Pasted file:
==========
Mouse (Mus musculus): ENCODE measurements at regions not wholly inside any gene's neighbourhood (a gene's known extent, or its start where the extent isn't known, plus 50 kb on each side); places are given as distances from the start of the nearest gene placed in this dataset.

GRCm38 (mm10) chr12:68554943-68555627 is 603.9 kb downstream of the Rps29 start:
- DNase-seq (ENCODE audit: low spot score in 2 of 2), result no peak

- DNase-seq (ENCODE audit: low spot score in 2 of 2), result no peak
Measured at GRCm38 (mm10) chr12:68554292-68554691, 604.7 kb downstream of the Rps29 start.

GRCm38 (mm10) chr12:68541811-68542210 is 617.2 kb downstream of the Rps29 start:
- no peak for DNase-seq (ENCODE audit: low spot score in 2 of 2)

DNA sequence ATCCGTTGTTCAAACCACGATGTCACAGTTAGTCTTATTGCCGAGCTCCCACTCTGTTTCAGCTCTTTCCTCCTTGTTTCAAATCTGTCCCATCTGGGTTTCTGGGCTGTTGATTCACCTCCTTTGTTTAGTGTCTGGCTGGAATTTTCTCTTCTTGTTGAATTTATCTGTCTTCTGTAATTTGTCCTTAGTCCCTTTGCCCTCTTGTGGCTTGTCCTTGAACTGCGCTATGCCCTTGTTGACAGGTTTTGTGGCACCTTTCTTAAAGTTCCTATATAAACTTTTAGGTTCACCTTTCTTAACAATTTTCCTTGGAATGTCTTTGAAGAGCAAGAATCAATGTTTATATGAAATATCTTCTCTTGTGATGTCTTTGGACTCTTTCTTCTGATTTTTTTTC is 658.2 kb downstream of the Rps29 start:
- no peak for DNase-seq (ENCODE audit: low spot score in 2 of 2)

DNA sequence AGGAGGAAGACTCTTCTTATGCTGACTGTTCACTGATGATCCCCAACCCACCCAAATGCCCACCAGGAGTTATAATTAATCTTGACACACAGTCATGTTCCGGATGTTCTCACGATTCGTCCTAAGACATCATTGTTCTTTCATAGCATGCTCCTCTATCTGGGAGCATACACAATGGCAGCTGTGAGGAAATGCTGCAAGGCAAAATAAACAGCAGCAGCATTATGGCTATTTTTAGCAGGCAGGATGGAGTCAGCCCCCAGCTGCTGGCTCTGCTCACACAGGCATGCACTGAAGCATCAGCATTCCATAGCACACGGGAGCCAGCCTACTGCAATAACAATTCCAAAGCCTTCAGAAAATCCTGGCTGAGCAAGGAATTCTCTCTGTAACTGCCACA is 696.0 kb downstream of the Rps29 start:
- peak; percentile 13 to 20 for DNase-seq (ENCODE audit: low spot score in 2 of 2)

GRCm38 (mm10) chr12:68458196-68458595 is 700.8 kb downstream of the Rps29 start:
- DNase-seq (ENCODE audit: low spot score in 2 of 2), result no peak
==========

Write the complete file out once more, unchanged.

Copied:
Mouse (Mus musculus): ENCODE measurements at regions not wholly inside any gene's neighbourhood (a gene's known extent, or its start where the extent isn't known, plus 50 kb on each side); places are given as distances from the start of the nearest gene placed in this dataset.

GRCm38 (mm10) chr12:68554943-68555627 is 603.9 kb downstream of the Rps29 start:
- DNase-seq (ENCODE audit: low spot score in 2 of 2), result no peak

- DNase-seq (ENCODE audit: low spot score in 2 of 2), result no peak
Measured at GRCm38 (mm10) chr12:68554292-68554691, 604.7 kb downstream of the Rps29 start.

GRCm38 (mm10) chr12:68541811-68542210 is 617.2 kb downstream of the Rps29 start:
- no peak for DNase-seq (ENCODE audit: low spot score in 2 of 2)

DNA sequence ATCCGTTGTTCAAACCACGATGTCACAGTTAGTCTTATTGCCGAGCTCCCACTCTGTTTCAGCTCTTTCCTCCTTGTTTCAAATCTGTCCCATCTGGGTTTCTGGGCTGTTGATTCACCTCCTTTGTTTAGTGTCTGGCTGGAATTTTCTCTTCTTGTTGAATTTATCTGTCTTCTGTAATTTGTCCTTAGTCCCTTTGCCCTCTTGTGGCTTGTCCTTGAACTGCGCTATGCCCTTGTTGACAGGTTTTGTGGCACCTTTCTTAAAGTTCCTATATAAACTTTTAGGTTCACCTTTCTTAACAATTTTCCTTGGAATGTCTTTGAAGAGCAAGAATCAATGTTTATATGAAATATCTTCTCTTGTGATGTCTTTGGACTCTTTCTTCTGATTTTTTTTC is 658.2 kb downstream of the Rps29 start:
- no peak for DNase-seq (ENCODE audit: low spot score in 2 of 2)

DNA sequence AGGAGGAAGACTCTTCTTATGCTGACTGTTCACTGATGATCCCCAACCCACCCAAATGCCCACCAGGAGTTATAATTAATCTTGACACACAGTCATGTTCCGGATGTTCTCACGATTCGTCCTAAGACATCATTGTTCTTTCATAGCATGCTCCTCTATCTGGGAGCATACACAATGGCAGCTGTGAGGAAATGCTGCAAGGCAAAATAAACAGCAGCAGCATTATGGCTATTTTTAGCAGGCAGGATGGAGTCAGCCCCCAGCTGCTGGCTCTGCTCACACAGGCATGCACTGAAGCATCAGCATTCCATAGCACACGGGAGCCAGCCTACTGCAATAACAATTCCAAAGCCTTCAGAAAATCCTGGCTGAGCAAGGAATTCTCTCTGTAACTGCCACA is 696.0 kb downstream of the Rps29 start:
- peak; percentile 13 to 20 for DNase-seq (ENCODE audit: low spot score in 2 of 2)

GRCm38 (mm10) chr12:68458196-68458595 is 700.8 kb downstream of the Rps29 start:
- DNase-seq (ENCODE audit: low spot score in 2 of 2), result no peak